Three days of bluegrass in the Ambazac Mountains of France

This post is a contribution from Charley Sifaoui, a bluegrass picker and enthusiast who has been active in France since the 1980s. He shared this report from a recent jam weekend among the lovely Ambazac Hills of the Limousin region in central France. Charley starts with a brief overview of the French bluegrass scene.

In Western Europe, France, like other European countries, has had a lot of grassers since this music first emerged from the hills of Kentucky. The bluegrass scene even knew golden years, in the ’70s and the ’80s just after Flatt & Scruggs’ Foggy Mountain Breakdown and Eric Weissbergs’ Duelin’ Banjos became relatively well popularized in France by the movie industry and the radio programers.

This music became so popular that every music shop in Paris was soon displaying five string banjos behind glass (mostly fine Japanese productions, but also some Gibson RB-250s). At the same time, record shops began to import albums from the USA more frequently.

The result was that some years later, bluegrass music was able to attract big audiences in France, big enough to convince local organizers to seriously consider that it would be realistic to invite our icons to tour in this country. We saw (and not just on records) Doc Watson, Bill Keith, Jim & Jesse, Tony Rice, David Grisman, Peter Rowan, Tony Trischka, Darol Anger, Jimmy Haley and Lou Reid (as Southbound), Peter Wernick, Tim O’Brien, Nick Foster, and Charles Sawtelle (as Hot Rize), Béla Fleck, Glen Lawson, Jimmy Gaudreau, Mark Schatz, Doyle Lawson, Eddie Adcock, Seldom Scene, The Bluegrass Cardinals and so on. This bluegrass flood on France was impressive!

At the beginning of the ’80s France had become a big stage with renowned festivals – the Toulouse Bluegrass Festival, Angers Bluegrass Festival, and a lot of dates in concert halls. American pickers obviously enjoyed coming to visit us. We always appreciated their musicianship and inventiveness, their friendship and their way of life. Jamming with them was natural and easy!

Nowadays, we must admit that this French bluegrass fever belongs to the past. Bluegrass stages are few, even if some festivals like La Roche-sur-Foron – which attracts huge crowds from all Europe and even from the USA in August – are the cornerstone for us from one year to another. Also, it is important to note that a continuous stream of US bluegrass artists is still active in France, even if the publicity is dramatically lacking. By the way, September 28 will see Mike Marshall & Friends at Saint-Saulve in the North of France for a day totally dedicated to bluegrass music, from workshops and expos to a public evening concert.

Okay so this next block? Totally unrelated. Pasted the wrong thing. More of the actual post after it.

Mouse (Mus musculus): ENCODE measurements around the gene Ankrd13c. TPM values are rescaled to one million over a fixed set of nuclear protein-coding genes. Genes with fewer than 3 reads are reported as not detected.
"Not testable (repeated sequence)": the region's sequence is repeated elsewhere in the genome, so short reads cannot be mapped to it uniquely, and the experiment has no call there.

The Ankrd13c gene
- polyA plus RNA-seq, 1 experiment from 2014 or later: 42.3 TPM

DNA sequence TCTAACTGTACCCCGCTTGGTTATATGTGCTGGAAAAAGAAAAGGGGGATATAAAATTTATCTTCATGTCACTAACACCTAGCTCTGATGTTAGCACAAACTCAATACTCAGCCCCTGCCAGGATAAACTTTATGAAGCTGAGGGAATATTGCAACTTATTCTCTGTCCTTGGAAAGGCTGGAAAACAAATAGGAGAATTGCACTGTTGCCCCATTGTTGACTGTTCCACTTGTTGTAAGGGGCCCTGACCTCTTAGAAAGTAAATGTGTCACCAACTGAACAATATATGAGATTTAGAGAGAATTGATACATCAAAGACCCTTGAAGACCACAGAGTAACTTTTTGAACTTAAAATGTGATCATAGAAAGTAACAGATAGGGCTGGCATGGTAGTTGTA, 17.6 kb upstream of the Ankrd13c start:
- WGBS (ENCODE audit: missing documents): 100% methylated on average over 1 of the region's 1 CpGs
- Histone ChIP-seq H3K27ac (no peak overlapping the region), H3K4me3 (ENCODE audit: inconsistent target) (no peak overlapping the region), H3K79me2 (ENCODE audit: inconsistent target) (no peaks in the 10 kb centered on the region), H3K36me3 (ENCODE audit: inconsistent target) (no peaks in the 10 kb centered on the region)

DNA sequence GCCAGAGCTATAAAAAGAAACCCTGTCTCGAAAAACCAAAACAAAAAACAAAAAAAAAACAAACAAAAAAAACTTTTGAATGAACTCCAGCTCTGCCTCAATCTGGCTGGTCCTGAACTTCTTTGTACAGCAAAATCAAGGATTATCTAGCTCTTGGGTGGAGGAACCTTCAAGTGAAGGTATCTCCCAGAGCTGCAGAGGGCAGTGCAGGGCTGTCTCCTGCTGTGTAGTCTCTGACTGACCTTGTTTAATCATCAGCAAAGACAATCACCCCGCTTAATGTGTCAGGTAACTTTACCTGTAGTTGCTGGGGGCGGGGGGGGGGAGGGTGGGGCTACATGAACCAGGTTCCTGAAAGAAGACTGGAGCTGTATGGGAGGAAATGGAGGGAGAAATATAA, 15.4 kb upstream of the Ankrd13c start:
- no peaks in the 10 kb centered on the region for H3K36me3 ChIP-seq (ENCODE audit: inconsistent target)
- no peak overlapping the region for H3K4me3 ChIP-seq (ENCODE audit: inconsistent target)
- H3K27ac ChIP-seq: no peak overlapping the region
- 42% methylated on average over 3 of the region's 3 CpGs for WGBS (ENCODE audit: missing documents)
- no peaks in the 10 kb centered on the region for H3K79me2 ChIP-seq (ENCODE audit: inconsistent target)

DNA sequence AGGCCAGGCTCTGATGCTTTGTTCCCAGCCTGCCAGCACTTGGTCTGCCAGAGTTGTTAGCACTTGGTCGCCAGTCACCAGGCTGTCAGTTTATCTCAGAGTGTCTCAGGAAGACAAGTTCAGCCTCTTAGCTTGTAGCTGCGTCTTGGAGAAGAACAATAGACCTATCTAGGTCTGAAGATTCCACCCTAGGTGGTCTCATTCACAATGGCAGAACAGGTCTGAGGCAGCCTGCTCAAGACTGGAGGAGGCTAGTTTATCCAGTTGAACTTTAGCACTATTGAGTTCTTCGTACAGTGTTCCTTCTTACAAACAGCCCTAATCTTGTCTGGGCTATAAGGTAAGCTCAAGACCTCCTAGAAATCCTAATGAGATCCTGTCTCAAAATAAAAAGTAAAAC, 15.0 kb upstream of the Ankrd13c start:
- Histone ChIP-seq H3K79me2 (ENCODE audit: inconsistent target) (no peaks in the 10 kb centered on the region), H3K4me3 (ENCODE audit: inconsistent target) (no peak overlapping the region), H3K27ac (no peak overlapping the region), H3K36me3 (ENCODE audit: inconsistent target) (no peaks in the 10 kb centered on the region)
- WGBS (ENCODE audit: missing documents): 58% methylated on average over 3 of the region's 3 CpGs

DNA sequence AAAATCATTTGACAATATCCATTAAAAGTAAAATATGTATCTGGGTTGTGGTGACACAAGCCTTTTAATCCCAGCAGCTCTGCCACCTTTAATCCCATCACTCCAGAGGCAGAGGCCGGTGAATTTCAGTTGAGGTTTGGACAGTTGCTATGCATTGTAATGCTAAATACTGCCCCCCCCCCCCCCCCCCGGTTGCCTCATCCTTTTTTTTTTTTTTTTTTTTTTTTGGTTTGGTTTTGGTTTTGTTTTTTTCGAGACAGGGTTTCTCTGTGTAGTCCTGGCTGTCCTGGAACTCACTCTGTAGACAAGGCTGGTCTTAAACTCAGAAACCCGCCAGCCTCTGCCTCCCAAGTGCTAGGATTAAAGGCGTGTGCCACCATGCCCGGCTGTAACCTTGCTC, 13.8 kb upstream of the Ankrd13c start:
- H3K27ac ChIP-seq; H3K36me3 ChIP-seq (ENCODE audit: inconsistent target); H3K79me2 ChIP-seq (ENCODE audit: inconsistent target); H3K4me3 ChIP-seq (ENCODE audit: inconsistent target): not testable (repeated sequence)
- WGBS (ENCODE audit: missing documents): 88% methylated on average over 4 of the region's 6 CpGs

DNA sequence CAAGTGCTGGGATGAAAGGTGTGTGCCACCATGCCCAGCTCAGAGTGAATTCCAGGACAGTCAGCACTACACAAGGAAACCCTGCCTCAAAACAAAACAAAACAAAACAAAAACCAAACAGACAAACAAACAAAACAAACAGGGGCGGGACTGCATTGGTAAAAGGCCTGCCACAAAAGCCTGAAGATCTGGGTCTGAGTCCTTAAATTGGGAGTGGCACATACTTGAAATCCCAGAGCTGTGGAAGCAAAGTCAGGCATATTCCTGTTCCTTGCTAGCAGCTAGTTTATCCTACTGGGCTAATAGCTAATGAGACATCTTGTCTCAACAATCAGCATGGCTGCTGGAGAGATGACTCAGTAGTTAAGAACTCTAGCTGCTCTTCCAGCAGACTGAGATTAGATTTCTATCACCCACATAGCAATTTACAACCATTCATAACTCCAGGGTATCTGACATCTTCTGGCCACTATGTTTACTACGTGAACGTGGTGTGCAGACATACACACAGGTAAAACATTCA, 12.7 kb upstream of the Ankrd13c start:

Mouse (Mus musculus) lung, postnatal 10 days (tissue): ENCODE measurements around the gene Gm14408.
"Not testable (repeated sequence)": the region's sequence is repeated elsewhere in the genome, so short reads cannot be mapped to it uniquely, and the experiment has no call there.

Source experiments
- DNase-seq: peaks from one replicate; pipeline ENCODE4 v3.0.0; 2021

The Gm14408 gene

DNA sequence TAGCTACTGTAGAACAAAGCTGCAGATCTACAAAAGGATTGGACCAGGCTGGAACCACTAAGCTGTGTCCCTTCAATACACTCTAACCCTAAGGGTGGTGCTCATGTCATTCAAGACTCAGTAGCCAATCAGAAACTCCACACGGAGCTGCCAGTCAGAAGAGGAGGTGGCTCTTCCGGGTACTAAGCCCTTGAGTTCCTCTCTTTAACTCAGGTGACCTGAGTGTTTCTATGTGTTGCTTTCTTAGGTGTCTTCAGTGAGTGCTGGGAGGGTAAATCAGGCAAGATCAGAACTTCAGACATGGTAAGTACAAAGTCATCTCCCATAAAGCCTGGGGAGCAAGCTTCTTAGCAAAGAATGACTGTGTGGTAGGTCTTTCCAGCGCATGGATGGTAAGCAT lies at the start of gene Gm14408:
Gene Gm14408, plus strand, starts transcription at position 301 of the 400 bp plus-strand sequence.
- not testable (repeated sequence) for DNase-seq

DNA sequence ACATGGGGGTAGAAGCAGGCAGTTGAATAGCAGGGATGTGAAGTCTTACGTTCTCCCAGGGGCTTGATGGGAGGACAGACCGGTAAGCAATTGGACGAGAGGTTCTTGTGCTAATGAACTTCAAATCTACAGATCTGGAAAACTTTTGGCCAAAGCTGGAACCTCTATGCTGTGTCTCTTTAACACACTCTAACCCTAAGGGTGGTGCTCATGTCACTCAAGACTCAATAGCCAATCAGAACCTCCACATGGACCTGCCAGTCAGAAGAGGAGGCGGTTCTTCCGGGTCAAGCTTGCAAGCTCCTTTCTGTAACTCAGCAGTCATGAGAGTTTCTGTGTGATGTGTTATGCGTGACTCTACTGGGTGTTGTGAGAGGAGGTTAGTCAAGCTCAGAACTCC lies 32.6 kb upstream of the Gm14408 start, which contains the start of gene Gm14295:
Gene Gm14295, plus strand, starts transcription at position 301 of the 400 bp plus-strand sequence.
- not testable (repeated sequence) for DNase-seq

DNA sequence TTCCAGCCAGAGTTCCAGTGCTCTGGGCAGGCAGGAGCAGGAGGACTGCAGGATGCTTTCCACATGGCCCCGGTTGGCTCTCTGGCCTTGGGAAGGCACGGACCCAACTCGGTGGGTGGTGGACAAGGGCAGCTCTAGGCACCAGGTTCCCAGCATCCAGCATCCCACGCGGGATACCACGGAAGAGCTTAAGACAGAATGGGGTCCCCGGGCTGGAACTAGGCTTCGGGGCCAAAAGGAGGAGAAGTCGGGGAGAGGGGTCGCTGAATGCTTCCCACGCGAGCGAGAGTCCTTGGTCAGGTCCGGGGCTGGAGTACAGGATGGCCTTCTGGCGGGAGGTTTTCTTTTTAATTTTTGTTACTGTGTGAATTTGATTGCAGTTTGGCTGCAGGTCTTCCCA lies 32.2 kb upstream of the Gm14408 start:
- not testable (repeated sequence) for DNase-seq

In fact, this decline in popularity is only apparent in the mainstream. The bluegrass blood is still running in our veins. This is a music we could not easily stop loving. We all remember with the same shiver through our spine the first banjo roll we ever heard. French historical banjo masters are still active: now located in the South of France, Jean-Marie Redon (honored by a SPBGMA Award in 1998) works regularly with his Spanish alter ego and virtuoso, Lluis Gomez; Gilles Rezard is teaching The Wernick Method in Brittany; and the fine mandolin player, Christian Seguret, to mention just a few.

But a phenomenon is emerging. Wherever there is a ’concentration’ of two of three grassers (enough to make a band), there is an opportunity to attract other grassers located in France, for a two or three day private event. We rent a place or even welcome friends at home. Within this short period of social activity, the music reigns supreme over everything. We play as many bluegrass standards as possible and, of course, the food is excellent. The atmosphere is always friendly, and these small events widely benefit those who suffer musical isolation at home the rest of the year. There will be such an event on September 28th in Vichy, and another one later on in Chambery, a French Alps metropole. This last meeting will be entirely dedicated to singing bluegrass harmony vocals.

More close to us is what has happened last weekend (September 13- 15) near Limoges in the South West of France, where the Ambazac’s hills make us think of the southwestern Kentucky curves. A decade ago, Eric Denève and his wife Edmée chose a guest house in a small village surrounded by the beautiful and peaceful nature to host the bluegrass jam get together they had been dreaming of. And every year in September, they welcome bluegrass fans to enjoy jam sessions and a friendly atmosphere. This year, we were more than 30 banjoists, mandolinists, fiddlers, dobroists, guitarists, bassists and singers on the lawn under the warm sun.

A simple and exciting pleasure to pick and get our fingers into the fire, surrounded by good fellows. Is this not a perfect definition for bluegrass music ?